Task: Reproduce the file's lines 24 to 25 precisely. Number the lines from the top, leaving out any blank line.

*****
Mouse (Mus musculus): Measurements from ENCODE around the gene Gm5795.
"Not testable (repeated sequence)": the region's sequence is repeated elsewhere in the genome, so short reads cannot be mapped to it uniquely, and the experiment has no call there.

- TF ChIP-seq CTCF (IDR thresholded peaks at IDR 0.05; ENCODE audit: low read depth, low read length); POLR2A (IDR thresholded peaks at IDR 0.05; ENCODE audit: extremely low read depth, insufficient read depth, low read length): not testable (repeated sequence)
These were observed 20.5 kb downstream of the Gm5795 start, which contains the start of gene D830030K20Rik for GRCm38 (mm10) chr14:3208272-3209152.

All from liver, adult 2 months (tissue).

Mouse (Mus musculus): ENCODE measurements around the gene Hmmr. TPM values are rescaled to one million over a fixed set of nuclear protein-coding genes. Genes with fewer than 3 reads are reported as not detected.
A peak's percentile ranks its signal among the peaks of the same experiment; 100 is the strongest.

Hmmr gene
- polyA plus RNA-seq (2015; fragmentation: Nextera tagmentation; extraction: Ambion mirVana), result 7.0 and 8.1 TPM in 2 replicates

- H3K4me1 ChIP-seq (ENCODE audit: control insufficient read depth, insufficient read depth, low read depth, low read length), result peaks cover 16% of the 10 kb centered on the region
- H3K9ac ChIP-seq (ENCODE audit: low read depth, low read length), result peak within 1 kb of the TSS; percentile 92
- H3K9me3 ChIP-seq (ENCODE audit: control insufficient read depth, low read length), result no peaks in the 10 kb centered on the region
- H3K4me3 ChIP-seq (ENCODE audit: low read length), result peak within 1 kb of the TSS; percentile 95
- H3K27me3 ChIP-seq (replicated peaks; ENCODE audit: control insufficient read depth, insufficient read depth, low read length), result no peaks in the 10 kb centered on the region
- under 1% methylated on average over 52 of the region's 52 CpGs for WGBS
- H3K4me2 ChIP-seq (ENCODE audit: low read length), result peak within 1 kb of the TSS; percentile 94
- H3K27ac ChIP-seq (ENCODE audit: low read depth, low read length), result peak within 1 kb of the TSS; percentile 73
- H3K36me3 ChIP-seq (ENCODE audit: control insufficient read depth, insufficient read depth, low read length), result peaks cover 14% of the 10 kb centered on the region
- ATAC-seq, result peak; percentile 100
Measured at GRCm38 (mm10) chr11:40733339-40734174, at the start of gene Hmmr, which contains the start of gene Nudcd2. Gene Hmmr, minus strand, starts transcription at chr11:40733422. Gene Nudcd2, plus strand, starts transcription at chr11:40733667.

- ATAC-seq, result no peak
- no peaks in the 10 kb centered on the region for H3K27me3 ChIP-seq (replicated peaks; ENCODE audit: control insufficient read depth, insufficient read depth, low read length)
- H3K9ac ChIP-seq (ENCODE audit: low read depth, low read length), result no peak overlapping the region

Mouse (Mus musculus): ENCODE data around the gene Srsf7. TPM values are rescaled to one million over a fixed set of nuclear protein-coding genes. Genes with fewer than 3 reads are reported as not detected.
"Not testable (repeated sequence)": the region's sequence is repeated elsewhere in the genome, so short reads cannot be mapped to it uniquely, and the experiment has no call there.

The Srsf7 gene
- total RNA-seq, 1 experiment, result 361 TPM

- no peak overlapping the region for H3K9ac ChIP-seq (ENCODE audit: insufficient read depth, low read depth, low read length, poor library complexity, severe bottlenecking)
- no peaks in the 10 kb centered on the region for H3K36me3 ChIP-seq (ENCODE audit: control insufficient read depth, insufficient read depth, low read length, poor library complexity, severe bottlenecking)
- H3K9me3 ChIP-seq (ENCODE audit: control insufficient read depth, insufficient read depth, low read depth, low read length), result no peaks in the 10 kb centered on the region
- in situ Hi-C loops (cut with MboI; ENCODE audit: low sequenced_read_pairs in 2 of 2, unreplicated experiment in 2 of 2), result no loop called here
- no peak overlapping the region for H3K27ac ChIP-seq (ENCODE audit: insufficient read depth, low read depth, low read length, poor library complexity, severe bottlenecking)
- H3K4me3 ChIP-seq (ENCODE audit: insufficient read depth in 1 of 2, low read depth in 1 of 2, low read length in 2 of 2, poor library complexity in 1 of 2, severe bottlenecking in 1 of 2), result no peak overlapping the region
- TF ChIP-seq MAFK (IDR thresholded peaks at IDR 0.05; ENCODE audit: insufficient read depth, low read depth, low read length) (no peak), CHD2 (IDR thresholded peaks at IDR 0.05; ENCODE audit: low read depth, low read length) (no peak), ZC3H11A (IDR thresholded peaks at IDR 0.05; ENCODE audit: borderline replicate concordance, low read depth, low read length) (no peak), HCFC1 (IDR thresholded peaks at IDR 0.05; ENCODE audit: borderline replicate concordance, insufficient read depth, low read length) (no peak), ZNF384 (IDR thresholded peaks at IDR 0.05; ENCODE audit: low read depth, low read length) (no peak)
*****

Mouse (Mus musculus): ENCODE data around the gene Srsf7. TPM values are rescaled to one million over a fixed set of nuclear protein-coding genes. Genes with fewer than 3 reads are reported as not detected.
"Not testable (repeated sequence)": the region's sequence is repeated elsewhere in the genome, so short reads cannot be mapped to it uniquely, and the experiment has no call there.